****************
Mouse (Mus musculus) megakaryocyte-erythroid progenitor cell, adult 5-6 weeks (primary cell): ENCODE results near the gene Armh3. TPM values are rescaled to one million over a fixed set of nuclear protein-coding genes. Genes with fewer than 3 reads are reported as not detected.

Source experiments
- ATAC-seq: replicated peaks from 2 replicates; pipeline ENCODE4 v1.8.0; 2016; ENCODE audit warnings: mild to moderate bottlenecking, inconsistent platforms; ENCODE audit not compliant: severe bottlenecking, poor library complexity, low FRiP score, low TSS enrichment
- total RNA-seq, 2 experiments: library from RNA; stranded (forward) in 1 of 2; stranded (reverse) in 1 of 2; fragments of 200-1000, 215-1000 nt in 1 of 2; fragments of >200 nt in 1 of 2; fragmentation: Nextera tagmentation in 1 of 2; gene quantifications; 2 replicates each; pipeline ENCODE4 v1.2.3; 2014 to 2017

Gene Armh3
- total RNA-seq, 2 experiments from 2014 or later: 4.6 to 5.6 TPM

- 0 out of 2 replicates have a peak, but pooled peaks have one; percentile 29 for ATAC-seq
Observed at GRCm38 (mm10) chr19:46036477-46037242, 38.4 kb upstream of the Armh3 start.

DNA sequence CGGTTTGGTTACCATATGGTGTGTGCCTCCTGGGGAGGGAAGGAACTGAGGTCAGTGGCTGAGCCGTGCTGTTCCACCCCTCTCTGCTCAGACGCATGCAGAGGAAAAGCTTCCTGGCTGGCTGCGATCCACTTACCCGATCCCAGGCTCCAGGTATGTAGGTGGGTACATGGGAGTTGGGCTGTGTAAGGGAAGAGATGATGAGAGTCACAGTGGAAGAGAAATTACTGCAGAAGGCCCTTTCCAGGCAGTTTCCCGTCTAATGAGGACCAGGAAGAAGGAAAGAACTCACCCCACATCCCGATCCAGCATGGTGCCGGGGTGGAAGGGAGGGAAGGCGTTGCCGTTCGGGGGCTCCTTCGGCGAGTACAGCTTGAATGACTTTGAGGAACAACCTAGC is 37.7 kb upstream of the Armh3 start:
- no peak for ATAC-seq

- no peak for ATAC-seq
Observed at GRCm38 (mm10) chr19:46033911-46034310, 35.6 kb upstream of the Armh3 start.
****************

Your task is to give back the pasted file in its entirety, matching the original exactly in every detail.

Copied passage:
Mouse (Mus musculus) megakaryocyte-erythroid progenitor cell, adult 5-6 weeks (primary cell): ENCODE results near the gene Armh3. TPM values are rescaled to one million over a fixed set of nuclear protein-coding genes. Genes with fewer than 3 reads are reported as not detected.

Source experiments
- ATAC-seq: replicated peaks from 2 replicates; pipeline ENCODE4 v1.8.0; 2016; ENCODE audit warnings: mild to moderate bottlenecking, inconsistent platforms; ENCODE audit not compliant: severe bottlenecking, poor library complexity, low FRiP score, low TSS enrichment
- total RNA-seq, 2 experiments: library from RNA; stranded (forward) in 1 of 2; stranded (reverse) in 1 of 2; fragments of 200-1000, 215-1000 nt in 1 of 2; fragments of >200 nt in 1 of 2; fragmentation: Nextera tagmentation in 1 of 2; gene quantifications; 2 replicates each; pipeline ENCODE4 v1.2.3; 2014 to 2017

Gene Armh3
- total RNA-seq, 2 experiments from 2014 or later: 4.6 to 5.6 TPM

- 0 out of 2 replicates have a peak, but pooled peaks have one; percentile 29 for ATAC-seq
Observed at GRCm38 (mm10) chr19:46036477-46037242, 38.4 kb upstream of the Armh3 start.

DNA sequence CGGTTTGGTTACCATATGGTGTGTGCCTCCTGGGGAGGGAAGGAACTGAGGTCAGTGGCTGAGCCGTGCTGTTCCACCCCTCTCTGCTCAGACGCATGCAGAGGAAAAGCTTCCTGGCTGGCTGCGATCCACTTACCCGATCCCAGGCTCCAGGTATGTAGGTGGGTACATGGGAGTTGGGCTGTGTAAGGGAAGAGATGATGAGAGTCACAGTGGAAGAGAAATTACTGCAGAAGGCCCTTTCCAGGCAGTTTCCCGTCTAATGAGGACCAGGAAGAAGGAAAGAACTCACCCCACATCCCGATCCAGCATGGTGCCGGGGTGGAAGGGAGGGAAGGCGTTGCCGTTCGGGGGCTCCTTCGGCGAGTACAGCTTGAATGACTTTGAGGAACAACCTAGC is 37.7 kb upstream of the Armh3 start:
- no peak for ATAC-seq

- no peak for ATAC-seq
Observed at GRCm38 (mm10) chr19:46033911-46034310, 35.6 kb upstream of the Armh3 start.